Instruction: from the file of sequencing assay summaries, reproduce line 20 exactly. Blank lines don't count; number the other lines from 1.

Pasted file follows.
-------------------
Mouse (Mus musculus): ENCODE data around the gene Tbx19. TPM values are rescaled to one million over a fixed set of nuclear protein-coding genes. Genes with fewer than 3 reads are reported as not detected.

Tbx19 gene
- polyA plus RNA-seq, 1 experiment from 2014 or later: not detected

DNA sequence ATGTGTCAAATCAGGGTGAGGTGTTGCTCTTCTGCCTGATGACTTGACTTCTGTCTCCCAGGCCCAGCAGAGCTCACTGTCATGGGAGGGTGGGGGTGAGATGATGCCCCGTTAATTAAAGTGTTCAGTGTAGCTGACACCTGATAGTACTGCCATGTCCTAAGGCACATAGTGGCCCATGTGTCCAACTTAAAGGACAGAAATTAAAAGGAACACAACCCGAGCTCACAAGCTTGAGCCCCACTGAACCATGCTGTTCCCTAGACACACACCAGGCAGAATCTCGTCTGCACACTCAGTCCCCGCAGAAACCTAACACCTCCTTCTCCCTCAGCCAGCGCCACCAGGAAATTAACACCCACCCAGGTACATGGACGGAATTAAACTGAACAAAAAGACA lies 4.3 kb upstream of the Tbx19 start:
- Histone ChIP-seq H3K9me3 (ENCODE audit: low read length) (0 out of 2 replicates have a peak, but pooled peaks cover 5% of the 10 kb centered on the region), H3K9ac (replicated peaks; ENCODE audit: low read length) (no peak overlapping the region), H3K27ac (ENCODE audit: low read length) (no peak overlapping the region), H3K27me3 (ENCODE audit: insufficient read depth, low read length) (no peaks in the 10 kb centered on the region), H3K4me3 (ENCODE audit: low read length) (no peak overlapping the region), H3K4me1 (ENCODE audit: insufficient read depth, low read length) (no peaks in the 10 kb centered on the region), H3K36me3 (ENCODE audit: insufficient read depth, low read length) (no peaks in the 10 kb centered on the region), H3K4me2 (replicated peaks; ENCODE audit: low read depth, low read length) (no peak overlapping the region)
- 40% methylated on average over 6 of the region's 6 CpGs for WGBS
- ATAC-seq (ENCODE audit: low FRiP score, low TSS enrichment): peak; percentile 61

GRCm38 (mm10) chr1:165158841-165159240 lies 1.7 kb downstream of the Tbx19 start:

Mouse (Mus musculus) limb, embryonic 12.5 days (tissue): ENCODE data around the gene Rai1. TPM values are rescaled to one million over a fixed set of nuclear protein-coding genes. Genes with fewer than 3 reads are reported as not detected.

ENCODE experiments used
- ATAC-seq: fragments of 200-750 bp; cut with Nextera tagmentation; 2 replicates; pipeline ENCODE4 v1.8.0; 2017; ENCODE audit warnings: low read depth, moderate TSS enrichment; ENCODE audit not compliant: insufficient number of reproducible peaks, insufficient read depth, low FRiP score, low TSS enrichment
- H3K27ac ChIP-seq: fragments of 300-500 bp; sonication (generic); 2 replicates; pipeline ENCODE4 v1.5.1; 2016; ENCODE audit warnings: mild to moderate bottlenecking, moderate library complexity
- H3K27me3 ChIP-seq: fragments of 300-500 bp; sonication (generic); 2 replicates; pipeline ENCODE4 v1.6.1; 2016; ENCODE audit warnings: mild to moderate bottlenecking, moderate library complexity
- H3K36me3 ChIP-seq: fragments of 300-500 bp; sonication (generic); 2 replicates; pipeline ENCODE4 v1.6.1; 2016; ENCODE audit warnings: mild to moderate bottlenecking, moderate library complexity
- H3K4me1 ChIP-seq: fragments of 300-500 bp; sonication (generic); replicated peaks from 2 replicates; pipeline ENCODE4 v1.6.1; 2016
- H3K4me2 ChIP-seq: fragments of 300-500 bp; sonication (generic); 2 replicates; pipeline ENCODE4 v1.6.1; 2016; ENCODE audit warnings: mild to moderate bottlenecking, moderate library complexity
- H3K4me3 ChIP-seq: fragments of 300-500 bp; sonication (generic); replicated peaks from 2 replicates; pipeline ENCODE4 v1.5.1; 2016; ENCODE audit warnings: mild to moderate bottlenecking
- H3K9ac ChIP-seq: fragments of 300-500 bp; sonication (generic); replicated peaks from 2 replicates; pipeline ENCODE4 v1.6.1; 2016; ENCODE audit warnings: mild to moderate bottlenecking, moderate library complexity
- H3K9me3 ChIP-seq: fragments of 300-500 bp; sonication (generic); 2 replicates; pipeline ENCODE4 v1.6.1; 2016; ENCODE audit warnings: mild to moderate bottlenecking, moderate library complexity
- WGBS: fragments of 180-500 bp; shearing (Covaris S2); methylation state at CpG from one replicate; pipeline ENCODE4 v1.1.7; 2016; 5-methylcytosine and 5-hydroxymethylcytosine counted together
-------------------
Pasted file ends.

- WGBS: fragments of 180-500 bp; shearing (Covaris S2); methylation state at CpG from one replicate; pipeline ENCODE4 v1.1.7; 2016; 5-methylcytosine and 5-hydroxymethylcytosine counted together